Open Forum Infectious Diseases ; 8(SUPPL 1):S386, 2021.
Article in English | EMBASE | ID: covidwho-1746430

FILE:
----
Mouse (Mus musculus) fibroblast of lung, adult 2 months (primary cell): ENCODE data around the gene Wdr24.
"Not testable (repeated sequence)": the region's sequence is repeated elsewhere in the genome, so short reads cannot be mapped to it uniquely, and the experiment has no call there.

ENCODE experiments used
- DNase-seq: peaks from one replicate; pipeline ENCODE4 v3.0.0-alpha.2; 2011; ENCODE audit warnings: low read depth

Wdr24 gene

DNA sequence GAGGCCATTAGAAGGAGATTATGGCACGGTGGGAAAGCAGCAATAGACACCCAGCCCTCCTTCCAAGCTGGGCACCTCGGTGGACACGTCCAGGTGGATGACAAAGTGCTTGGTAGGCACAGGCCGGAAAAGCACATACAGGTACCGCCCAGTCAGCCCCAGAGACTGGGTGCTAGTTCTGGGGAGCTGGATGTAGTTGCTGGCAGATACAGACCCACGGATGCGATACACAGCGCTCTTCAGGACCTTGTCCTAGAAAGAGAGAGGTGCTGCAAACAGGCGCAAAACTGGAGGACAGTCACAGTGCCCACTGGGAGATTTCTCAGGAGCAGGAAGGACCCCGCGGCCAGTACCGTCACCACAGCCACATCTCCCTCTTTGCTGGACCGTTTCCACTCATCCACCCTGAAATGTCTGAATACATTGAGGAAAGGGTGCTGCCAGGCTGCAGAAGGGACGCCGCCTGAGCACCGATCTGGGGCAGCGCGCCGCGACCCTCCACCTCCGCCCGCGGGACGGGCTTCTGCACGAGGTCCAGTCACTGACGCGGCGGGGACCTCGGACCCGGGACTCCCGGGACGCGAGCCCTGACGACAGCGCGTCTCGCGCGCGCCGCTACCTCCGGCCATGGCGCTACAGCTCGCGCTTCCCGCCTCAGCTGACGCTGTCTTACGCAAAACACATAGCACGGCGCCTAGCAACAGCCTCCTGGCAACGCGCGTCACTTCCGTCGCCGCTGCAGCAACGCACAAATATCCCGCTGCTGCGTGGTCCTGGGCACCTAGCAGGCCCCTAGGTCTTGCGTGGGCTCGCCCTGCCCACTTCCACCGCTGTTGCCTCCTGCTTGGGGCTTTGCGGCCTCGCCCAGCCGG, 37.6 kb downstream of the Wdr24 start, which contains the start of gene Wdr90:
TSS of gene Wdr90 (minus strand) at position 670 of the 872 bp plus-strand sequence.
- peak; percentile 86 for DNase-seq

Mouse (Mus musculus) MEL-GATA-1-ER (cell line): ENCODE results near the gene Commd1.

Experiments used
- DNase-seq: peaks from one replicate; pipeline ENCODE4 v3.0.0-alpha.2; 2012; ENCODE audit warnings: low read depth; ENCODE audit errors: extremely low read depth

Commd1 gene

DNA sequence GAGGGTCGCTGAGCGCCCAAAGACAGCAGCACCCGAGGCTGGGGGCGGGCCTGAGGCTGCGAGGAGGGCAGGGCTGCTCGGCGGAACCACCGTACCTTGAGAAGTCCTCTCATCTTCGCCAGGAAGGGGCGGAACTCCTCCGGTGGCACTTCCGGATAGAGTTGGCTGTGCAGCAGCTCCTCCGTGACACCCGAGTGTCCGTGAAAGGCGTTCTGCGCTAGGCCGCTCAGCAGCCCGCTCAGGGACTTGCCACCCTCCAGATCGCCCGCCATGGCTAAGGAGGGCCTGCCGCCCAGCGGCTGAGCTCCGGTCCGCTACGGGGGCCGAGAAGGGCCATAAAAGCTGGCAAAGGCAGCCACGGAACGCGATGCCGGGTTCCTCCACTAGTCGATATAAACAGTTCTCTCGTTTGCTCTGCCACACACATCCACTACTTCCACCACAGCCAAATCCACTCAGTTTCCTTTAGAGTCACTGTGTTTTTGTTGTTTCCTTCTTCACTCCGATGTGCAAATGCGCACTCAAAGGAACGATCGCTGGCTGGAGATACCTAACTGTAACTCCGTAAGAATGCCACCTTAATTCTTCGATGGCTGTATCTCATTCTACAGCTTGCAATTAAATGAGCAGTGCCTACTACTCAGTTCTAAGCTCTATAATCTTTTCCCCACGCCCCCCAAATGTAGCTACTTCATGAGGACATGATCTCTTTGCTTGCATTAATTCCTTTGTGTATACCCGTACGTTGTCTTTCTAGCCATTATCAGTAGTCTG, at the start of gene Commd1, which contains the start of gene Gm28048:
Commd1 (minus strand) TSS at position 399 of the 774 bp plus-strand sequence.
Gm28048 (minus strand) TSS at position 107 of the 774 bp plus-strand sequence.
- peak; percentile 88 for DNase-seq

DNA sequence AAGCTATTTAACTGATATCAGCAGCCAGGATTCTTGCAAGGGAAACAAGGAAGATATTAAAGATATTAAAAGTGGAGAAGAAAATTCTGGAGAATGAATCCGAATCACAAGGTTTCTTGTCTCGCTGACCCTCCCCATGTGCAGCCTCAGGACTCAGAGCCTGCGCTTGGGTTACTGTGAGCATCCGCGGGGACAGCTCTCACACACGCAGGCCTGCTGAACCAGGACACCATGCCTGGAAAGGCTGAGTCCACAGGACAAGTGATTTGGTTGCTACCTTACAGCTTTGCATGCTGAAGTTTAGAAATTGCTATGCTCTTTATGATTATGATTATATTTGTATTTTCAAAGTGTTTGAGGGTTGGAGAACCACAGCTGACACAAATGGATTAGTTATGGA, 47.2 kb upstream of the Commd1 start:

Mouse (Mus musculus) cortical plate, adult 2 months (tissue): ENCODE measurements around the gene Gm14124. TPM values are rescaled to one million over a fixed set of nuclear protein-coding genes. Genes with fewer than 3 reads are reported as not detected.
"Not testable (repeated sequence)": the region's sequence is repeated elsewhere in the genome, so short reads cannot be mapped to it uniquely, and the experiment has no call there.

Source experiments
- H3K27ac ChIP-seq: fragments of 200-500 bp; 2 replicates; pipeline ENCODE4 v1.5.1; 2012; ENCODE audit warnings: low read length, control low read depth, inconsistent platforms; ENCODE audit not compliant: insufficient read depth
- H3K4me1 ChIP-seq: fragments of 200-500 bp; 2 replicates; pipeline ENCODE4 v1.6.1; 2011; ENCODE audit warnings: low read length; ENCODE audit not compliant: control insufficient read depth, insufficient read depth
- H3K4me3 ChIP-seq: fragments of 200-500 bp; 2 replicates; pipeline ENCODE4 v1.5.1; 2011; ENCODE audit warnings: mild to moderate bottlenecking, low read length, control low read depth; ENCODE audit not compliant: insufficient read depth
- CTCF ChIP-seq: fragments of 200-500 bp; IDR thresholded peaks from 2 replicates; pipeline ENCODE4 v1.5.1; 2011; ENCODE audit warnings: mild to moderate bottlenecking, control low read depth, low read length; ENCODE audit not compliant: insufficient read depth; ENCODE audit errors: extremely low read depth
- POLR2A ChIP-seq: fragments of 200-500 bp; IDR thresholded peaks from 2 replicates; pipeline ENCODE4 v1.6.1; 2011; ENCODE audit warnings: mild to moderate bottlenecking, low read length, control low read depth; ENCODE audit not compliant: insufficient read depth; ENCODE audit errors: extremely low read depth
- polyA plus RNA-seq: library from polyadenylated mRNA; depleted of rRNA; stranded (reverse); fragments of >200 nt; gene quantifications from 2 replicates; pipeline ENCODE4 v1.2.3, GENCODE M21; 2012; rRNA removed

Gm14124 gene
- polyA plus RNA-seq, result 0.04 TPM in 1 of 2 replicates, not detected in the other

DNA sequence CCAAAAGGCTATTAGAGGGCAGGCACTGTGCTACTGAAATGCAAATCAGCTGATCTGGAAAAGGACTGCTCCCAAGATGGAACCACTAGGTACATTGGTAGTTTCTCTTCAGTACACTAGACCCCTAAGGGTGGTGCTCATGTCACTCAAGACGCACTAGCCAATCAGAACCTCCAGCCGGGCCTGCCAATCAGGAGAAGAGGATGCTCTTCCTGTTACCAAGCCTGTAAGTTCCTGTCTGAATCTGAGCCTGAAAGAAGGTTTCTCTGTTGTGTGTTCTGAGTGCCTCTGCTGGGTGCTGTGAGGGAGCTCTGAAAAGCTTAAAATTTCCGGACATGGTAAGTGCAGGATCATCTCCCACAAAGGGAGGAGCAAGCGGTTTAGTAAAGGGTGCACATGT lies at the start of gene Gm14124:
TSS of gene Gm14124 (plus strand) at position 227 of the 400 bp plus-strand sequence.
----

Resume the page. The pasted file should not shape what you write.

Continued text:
Background. Severe acute respiratory syndrome coronavirus 2 (SARS-CoV-2) is associated with increased morbidity and mortality in immunocompromised individuals, including solid organ transplant recipients (SOTR). Despite being excluded from phase 1-3 SARS-CoV-2 vaccine clinical trials, SOTR were identified as high-risk populations and prioritized for vaccination in public health guidelines. We aimed to evaluate the antibody response to two doses of the BNT162b2 (Pfizer-BioNTech) vaccine in SOTR as compared to healthy controls (HC). Methods. SOTR and HC scheduled to receive two doses of BNT162b2 vaccine and able to complete required follow-up visits were enrolled. Blood specimens were collected from participants before receiving the first and second doses and 21-42 days after the second dose. Enzyme-linked immunosorbent assay (ELISA) was used to detect immunoglobulin G (IgG) to the SARS-CoV-2 spike receptor-binding domain (RBD). Generalized estimating equations with a working independence correlation structure were used to compare anti-RBD IgG levels between SOTR and HC at each study visit and within each group over time. All models were adjusted for age, sex, and pre-vaccination seroreactivity in the ELISA. Results. A total of 54 SOTR and 26 HC were enrolled, with mean (SD) ages of 72 (3.6) and 62 (6.7) years, 61% and 35% were male, and 91% and 88% were white, respectively. The most common organ transplant types were kidney (41%) and liver (37%). All SOTR were receiving calcineurin inhibitors. The median time post-transplantation was 7 years. SOTR had markedly lower mean anti-RBD IgG levels when compared to HC with adjusted mean differences of -0.76 (95%CI: [-1.04, -0.47];p < 0.001) ELISA units (EU) and -1.35 (95%CI [-1.68, -1.01];p < 0.001) EU after the first and second doses, respectively (Figure 1). Both groups had a significant increase in anti-SARS-CoV-2 IgG levels after the second dose. However, the magnitude was lower in SOTR, 0.49 (95%CI [0.31, 0.69];p < 0.001) EU than in HCs, 1.08 (95% CI [0.91, 1.24];p < 0.001) EU. Figure 1. Anti-SARS-CoV-2 RBD IgG levels in solid organ transplant recipients and healthy controls before receiving the BNT162b2 vaccine (baseline), post-vaccine dose 1, and post-vaccine dose 2. Conclusion. Our study showed SOTR mounted weaker humoral immune responses than HC to SARS-CoV-2 vaccines. Given a lower response, SOTR should continue to practice social distancing and masking until data on vaccine efficacy are available in this vulnerable population.